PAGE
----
My friends who were coming to the festival texted me that they were almost at there. I texted them back and told them I was going to grab a bite to eat, and kick it for them. When they arrived, and at the suggestion of the gentleman who I spoke with before Kaleigh Baker’s set, I suggested that we check out The Fleshtones.
The Fleshtones were one of the original punks bands. Like the Ramones, the Fleshtones came out of Queens. Though I wasn’t too familiar with their repertoire, when it comes to being able to catch one of the “original” bands of a particular genre of music, you simply can’t pass it up. They certainly drew a decent crowd, and played some songs that I actually really enjoyed.
One of the highlights of the set was when the one of members made reference to The Dirtbombs- who were actually influenced by The Fleshtones-playing the main stage. One of the members of the Fleshtones addressed the audience, “Why aren’t we watching the Dirtbombs? […] You want quality! […] You got quality right here!” It was a fun set, and I’m glad I checked it out.
In between the Fleshtones and The Dead Kennedys, my friends and I decided to check out the featured auto exhibit. I haven’t been into cars, but I’ll have to admit, I was impressed.
I’ll admit that I don’t know much about the Dead Kennedys music. In fact, the most I knew about the band was while in law school reading about the obscenity case against the artwork for their third album “Frankenchrist” Some of the songs sounded familiar, but I really felt like the levels were a bit off. Not enough vocals, maybe?
My friends wanted to see the next main stage act, Rocket From The Crypt , another band that I was not all to familiar with. They were quite popular when I was in high school, but I was kind of going through a Boyz II Men/Jodeci phase back then. My phone was running out of juice again, so I opted to head back into the boat to charge up before Iggy and the Stooges.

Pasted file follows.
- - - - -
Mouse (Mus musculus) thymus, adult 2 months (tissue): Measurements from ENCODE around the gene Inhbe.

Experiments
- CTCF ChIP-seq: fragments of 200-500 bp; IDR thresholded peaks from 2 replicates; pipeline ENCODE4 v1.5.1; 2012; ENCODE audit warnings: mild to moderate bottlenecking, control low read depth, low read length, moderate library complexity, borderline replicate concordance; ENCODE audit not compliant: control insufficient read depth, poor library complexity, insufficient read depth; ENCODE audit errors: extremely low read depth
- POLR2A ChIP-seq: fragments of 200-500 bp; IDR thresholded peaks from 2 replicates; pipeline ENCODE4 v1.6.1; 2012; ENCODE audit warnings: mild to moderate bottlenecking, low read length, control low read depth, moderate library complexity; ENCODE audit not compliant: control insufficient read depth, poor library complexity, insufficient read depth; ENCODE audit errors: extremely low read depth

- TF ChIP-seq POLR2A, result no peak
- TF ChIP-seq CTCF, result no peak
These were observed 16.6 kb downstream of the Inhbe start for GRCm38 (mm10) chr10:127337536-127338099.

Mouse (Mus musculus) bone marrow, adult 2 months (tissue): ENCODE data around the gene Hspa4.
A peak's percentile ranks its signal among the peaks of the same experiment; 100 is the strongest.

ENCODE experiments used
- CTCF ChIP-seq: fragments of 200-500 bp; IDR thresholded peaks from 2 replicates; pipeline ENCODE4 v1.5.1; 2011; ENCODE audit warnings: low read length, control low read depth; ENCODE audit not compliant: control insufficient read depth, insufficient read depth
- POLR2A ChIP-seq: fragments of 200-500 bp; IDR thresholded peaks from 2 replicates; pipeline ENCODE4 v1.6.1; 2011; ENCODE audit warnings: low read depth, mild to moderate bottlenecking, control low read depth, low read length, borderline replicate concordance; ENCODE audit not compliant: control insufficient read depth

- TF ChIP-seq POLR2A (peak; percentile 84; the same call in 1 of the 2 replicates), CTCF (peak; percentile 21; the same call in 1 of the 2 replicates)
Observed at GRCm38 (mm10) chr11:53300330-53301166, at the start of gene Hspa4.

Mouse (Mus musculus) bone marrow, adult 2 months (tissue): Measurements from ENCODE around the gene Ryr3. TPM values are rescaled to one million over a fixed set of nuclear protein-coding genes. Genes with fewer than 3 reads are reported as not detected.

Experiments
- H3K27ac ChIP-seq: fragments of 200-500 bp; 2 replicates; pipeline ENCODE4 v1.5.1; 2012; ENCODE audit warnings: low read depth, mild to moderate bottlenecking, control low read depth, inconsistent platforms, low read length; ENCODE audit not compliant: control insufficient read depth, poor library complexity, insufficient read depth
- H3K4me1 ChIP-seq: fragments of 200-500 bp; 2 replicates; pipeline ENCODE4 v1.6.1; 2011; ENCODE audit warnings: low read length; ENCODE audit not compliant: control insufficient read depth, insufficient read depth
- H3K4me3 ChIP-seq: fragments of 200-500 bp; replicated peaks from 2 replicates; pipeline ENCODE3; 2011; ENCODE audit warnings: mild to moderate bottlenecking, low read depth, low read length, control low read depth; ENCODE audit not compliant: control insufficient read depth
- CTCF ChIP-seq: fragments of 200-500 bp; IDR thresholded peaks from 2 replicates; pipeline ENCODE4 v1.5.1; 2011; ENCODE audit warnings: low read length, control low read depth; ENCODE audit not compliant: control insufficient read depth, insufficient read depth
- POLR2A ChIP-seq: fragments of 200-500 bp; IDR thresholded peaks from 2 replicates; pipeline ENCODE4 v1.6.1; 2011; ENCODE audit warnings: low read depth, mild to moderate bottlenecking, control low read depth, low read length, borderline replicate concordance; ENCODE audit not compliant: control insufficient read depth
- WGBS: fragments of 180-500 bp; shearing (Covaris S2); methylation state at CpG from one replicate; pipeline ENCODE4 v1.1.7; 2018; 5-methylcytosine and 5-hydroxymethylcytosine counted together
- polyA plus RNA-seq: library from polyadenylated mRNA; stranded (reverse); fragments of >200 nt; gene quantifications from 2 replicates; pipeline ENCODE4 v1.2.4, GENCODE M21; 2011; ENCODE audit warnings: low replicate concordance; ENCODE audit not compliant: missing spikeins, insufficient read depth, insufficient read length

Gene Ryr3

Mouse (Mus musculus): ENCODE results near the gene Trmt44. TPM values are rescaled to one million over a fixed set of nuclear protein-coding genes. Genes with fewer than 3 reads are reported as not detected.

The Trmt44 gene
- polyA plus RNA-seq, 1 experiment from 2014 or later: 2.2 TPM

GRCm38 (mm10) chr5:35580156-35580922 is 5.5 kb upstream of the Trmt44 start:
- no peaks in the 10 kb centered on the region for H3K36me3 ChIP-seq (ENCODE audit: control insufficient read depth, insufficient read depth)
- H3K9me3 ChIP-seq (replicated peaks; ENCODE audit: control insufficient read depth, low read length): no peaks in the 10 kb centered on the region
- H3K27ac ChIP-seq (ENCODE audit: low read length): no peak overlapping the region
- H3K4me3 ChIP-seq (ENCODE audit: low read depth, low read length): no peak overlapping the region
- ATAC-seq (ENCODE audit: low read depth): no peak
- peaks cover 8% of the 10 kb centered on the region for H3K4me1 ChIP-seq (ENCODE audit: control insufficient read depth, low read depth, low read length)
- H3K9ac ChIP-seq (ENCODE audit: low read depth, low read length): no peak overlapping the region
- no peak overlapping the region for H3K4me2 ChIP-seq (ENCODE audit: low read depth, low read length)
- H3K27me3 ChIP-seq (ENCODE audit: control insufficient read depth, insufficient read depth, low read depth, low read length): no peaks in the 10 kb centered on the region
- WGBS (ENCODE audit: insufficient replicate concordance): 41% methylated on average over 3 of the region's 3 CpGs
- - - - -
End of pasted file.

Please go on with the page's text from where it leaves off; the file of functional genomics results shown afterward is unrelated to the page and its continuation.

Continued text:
Iggy and the Stooges were schedule to open for Morrissey’s concert back in November last year, and I was really hoping to see them back then. Unfortunately, Morrissey had some medical issues come up and that November show was rescheduled for the March, with Patti Smith replacing Iggy as the opening act. Patti Smith was good, but she isn’t Iggy.
Iggy and the Stooges were awesome. I tried looking for their set list online, but I couldn’t find one. It didn’t matter though. It was seriously a “best of” set, with a couple songs off their newest album. “Raw Power”, “Fun House”, “Penetration”, “I Wanna Be Your Dog”. They did them all.
From the opening note, where I was standing, pictures and video shots were virtually impossible to take as a mosh pit had formed. During “Fun House”, Iggy started pulling up people from the crowd to dance on stage. It was a mad house on stage, and I pitied the stage-hand who had to make sure that women on stage didn’t molest Iggy while he was performing. A potential shit-storm turned into a raucous party.